Format

Send to

Choose Destination
J Bacteriol. 2018 Sep 17. pii: JB.00462-18. doi: 10.1128/JB.00462-18. [Epub ahead of print]

Making and breaking of an essential poison: the cyclases and phosphodiesterases that produce and degrade the essential second messenger cyclic di-AMP in bacteria.

Author information

1
Department of General Microbiology and Department of Molecular Structural Biology, Institute of Microbiology and Genetics, GZMB, Georg-August University Göttingen, Germany.
2
Department of General Microbiology and Department of Molecular Structural Biology, Institute of Microbiology and Genetics, GZMB, Georg-August University Göttingen, Germany. jstuelk@gwdg.de.

Abstract

Cyclic di-AMP is a second messenger nucleotide that is produced by many bacteria and some archaea. Recent work has shown that c-di-AMP is unique among the signaling nucleotides, as this molecule is in many bacteria both essential on one hand and toxic upon accumulation on the other. Moreover, in bacteria like Bacillus subtilis, c-di-AMP controls a biological process, potassium homeostasis, by binding both potassium transporters and riboswitch molecules in the mRNAs that encode the potassium transporters. In addition to the control of potassium homeostasis, c-di-AMP has been implicated in many cellular activities including DNA repair, cell wall homeostasis, osmotic adaptation, biofilm formation, central metabolism, and virulence. C-di-AMP is synthesized and degraded by diadenylate cyclases and phosphodiesterases, respectively. In the diadenylate cyclases, one type of catalytic domain, the DAC domain, is coupled to various other domains that control the localization, the protein-protein interactions, and the regulation of the enzymes. The phosphodiesterases have a catalytic core that consists either of a DHH/DHHA1 or of a HD domain. Recent findings on the occurrence, domain organization, activity control and structural features of diadenylate cyclases and phosphodiesterases are discussed in this review.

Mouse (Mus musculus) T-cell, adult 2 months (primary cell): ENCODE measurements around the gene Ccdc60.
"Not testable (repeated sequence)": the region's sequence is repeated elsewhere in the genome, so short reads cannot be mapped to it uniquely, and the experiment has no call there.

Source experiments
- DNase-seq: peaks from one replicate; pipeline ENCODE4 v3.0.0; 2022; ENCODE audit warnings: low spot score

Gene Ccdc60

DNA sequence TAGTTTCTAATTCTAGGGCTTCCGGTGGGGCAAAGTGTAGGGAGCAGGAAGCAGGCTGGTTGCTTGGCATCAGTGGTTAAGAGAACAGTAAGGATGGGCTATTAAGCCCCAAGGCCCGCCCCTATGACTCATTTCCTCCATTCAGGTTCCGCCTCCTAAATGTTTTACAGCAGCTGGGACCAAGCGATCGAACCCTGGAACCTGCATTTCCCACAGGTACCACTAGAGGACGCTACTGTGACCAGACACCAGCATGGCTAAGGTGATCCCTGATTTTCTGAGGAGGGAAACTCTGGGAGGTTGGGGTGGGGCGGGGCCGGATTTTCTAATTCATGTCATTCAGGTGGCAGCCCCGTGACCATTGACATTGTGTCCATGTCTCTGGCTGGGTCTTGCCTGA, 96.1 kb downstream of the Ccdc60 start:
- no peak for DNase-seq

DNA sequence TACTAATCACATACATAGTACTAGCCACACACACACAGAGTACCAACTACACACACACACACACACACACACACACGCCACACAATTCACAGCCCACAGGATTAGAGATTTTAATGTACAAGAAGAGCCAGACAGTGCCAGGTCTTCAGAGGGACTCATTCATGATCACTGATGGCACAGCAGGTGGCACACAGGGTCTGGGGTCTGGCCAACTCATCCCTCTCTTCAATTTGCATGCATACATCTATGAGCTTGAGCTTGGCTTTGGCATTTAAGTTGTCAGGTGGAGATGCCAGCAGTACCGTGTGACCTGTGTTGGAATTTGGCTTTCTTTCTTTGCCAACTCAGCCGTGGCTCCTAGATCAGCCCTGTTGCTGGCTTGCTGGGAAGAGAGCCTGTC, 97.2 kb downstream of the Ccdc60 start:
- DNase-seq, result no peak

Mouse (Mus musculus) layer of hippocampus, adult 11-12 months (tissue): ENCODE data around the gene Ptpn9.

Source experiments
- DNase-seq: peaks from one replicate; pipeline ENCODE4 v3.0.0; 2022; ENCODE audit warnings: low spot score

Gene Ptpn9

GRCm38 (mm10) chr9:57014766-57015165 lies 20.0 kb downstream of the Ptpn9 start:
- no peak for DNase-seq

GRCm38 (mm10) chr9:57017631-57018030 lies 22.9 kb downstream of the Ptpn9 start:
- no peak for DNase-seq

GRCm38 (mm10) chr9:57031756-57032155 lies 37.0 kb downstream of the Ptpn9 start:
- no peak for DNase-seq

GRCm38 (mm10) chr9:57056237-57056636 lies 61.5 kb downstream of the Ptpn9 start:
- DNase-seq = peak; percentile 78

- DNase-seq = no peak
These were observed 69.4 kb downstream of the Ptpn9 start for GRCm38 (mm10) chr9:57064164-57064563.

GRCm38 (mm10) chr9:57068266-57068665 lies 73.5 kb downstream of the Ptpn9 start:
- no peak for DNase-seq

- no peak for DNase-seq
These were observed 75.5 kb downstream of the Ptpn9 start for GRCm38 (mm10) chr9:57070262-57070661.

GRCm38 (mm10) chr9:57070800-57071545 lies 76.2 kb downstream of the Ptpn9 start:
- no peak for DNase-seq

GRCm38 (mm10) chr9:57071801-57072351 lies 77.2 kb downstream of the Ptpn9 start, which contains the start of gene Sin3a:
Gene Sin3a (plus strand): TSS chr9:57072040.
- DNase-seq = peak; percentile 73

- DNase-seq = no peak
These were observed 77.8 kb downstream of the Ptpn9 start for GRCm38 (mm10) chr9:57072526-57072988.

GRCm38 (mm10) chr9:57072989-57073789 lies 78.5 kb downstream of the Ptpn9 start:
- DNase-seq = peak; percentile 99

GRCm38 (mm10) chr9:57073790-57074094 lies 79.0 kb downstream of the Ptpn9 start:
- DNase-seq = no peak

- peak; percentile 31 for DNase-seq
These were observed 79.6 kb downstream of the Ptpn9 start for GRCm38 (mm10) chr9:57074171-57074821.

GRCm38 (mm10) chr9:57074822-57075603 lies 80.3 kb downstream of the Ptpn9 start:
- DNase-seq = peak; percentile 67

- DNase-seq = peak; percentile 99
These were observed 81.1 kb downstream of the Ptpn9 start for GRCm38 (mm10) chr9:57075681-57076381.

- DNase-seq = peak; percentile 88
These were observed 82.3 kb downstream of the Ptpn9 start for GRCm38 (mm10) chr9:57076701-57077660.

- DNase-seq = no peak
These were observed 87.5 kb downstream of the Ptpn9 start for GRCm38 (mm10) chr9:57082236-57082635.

PMID:
30224435
DOI:
10.1128/JB.00462-18

Supplemental Content

Full text links

Icon for HighWire
Loading ...
Support Center